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Whither Santa

Why do we propagate the Santa Claus myth?  Sure it’s steeped in tradition.  And sure it’s a clever, trillion dollar marketing tool for anyone who can properly tap into its quaint nature.  But given how much trouble it is to maintain a child’s faith in the myth, and the trauma we all remember of discovering it was all a lie, one would think adults would try to discourage it.  Yet, each new generation “dons the suit” and perpetuates the fraud.  Why?

 I have two children, ten and five.  The ten-year old has convinced herself that if she does not at least outwardly attest to her continued faith in Santa, then she won’t get anything from him.  Clearly she has figured it out, but is only up to the Negotiation stage of dealing with the death of Santa.  The five-year old is entirely sure the myth is 100% true, all the way down to Rudolph’s red nose.  I am confident that the ten-year old loves her little sister enough to not let the truth out of the bag.  But watching her dance around the issue has got me examining why we do this in the first place.

I think the myth serves two important values to society.  First, it creates a way for a child to know he/she is appreciated by the world, not just Mommy and Daddy.  Family members give gifts at Christmastime, and Holiday cheer is spread around, but Santa’s presents are something more.  By having an anonymous, unimpeachable judge find that you have been good and not naughty, the universe forgives all the indiscretions of the year.  It harkens the kind of deep, meaningful forgiveness folks seek from God.  Maybe that’s why we have lined up the holiday of generosity with the birth of Christ.  Both Jesus and Santa are here to tell us we are forgiven and loved and everything will be all right.

The second value I see is in raising the bar for parents.  This may be an unintended consequence, but it is still valuable.  If Santa is handing out forgiveness and validation at Christmastime, then Mom and Dad can’t so easily use Christmas presents to buy their children’s affections.  If you allocate the material rewards to Santa, then parents have to demonstrate love with time and attention.  It’s like the Spirit of Christmas that the Whos still have in loving each other when the Grinch has taken away all the trappings and presents.  Of course, parents who don’t spend enough time with their kids are always going to try to buy their way back into junior’s heart with stuff.  But letting Santa have a cut of the credit reminds us that parents are supposed to be more than toy store credit cards.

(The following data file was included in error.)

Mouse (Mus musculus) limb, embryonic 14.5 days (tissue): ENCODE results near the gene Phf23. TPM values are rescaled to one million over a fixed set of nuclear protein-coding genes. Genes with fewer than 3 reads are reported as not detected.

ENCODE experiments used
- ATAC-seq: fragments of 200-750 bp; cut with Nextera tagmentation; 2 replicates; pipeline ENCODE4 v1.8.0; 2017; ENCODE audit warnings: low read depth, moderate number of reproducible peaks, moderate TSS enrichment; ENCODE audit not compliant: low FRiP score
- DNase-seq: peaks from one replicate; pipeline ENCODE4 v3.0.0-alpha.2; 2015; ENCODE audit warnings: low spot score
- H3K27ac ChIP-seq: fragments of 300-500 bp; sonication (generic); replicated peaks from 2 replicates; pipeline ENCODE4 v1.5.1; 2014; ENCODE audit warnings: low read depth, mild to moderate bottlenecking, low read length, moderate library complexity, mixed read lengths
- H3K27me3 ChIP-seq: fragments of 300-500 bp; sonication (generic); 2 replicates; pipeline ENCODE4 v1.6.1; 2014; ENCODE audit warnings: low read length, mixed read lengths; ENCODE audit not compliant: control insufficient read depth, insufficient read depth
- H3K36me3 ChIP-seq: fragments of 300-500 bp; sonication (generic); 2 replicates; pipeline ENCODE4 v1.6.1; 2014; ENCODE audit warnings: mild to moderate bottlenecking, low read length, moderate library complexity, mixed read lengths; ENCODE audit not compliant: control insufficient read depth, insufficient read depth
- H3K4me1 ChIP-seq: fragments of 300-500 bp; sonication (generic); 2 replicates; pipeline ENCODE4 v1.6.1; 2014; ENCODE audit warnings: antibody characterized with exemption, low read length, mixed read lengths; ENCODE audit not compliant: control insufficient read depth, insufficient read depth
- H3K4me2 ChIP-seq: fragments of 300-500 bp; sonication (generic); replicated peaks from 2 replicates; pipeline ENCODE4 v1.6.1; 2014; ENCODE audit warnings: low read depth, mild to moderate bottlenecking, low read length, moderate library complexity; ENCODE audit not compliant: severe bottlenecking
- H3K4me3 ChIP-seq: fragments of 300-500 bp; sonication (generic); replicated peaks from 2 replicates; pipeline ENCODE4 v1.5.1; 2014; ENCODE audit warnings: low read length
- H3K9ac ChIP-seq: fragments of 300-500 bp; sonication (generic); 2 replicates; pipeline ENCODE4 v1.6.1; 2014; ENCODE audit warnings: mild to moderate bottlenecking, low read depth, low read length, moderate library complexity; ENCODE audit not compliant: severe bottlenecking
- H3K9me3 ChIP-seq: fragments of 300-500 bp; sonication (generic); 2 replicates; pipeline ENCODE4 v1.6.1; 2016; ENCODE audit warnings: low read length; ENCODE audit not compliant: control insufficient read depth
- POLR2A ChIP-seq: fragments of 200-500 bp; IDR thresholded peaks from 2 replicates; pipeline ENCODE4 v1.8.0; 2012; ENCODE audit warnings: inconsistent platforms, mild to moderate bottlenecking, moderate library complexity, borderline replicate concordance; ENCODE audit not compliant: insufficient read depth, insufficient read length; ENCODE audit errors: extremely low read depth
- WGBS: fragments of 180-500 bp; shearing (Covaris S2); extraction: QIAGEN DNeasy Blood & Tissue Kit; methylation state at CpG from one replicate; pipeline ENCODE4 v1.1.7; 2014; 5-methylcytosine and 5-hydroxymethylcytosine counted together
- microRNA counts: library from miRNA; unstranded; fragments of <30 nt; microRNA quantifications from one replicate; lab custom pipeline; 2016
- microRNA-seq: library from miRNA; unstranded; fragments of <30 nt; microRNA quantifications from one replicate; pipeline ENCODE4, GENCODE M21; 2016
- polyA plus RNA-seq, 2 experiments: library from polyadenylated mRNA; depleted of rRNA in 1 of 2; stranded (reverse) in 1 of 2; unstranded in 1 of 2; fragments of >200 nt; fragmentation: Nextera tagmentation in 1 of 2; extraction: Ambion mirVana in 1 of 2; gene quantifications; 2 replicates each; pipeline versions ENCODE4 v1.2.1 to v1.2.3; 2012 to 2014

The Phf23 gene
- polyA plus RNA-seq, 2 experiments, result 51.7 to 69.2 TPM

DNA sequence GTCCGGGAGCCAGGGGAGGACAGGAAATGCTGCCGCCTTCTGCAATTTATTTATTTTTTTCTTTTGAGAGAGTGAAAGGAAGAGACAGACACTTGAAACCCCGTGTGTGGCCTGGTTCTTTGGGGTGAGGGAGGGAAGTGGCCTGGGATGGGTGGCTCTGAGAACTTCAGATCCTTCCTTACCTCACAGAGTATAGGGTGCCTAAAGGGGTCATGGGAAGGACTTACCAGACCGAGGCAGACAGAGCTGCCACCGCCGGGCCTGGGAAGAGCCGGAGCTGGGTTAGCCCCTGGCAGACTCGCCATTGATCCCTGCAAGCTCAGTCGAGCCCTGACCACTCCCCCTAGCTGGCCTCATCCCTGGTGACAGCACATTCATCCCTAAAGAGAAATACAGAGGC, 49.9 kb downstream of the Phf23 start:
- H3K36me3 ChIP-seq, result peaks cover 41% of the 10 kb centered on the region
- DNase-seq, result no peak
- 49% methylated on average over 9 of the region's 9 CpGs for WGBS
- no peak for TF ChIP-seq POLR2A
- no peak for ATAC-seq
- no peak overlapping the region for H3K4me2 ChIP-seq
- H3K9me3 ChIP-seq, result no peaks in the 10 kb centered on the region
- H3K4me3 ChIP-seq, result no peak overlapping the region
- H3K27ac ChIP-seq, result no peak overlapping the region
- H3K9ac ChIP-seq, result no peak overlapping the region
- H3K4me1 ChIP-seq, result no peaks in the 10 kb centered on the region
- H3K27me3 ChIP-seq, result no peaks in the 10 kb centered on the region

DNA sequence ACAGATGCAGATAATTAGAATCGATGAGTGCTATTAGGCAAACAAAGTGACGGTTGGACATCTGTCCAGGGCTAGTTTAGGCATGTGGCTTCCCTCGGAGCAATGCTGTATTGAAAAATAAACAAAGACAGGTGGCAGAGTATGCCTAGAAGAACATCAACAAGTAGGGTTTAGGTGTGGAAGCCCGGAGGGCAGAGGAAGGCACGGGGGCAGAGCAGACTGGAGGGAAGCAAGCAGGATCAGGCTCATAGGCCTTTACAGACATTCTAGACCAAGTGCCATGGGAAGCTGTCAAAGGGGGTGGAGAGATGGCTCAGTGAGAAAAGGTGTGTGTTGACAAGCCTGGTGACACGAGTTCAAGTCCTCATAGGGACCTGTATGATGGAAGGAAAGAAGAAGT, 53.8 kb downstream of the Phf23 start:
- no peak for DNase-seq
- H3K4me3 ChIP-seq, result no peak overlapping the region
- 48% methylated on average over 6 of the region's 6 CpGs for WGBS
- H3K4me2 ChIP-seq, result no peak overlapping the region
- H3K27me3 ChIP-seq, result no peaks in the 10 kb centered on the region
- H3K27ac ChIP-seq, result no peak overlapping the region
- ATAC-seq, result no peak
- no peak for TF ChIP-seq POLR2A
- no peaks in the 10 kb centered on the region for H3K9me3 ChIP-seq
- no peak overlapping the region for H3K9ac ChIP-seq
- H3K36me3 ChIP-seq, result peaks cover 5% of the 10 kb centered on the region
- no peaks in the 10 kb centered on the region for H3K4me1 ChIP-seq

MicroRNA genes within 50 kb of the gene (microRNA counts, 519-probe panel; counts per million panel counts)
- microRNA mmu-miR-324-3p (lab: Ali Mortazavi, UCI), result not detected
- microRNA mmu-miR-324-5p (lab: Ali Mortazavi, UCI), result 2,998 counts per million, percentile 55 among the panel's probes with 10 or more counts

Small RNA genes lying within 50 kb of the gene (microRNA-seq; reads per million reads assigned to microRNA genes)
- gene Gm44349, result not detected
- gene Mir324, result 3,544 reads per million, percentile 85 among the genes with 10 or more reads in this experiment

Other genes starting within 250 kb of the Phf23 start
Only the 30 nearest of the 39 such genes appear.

But even if Santa is good for society, we still don’t have an answer to why we continue the myth.  There are lots of things that are clearly good for society that we cheerfully abandon when it suits our purposes, like not littering or speeding or killing one another.  So, “good for society” isn’t good enough.

Was there something so great about Santa when we were young that we want to give that same something to our kids?  After being lied to for ten years or so, why wasn’t it a bigger shock to find out it had been a deception?  The quick and easy answer to both of these questions is the presents.  But I think there is more to it.

I think the validation aspect alone is enough to want to pass the myth on.  The presents we got from Santa struck a deeper chord than even cooler presents we may have received at birthdays.  The magic associated with receiving a reward from the universe is hard to beat.  And maybe we want that same chord to ring for our kids, whether we understand the validation or not.

The lie is what really intrigues me.  We propagate the myth knowing full well that in time our kids are going to see through it.  Why are we not worried that our kids will distrust us for having lied to them?  When we recall figuring out the truth behind Santa, we typically remember it as solving a great puzzle.  Why don’t we remember it as uncovering a life turning betrayal?  Maybe by ten we have been let down enough times by our parents and our teachers and adults in general, that when we figure out the Santa myth, it is just one more block falling off the crumbling tower of trust we had in grown ups.  Or maybe seeing through this elaborate adult-constructed façade is a right of passage, a truth-finding that we can own as ours.  Maybe we want our children to figure it out, and to have that proud moment of victory that we remember.  Maybe we erect this illusion so that it can be torn down when the child is ready.

I could just as easily have constructed this argument as a proof, but I have purposely left all the “maybes” in plain sight.  I would very much like to hear your thoughts on this topic.

Categories: Parenting
  1. January 29, 2011 at 1:54 pm

    Now let’s see who’s willing to take action in harmony with your sayings. I presume the majority will remain hyped up for at least couple of days and then go back to their old means of dealing with it.

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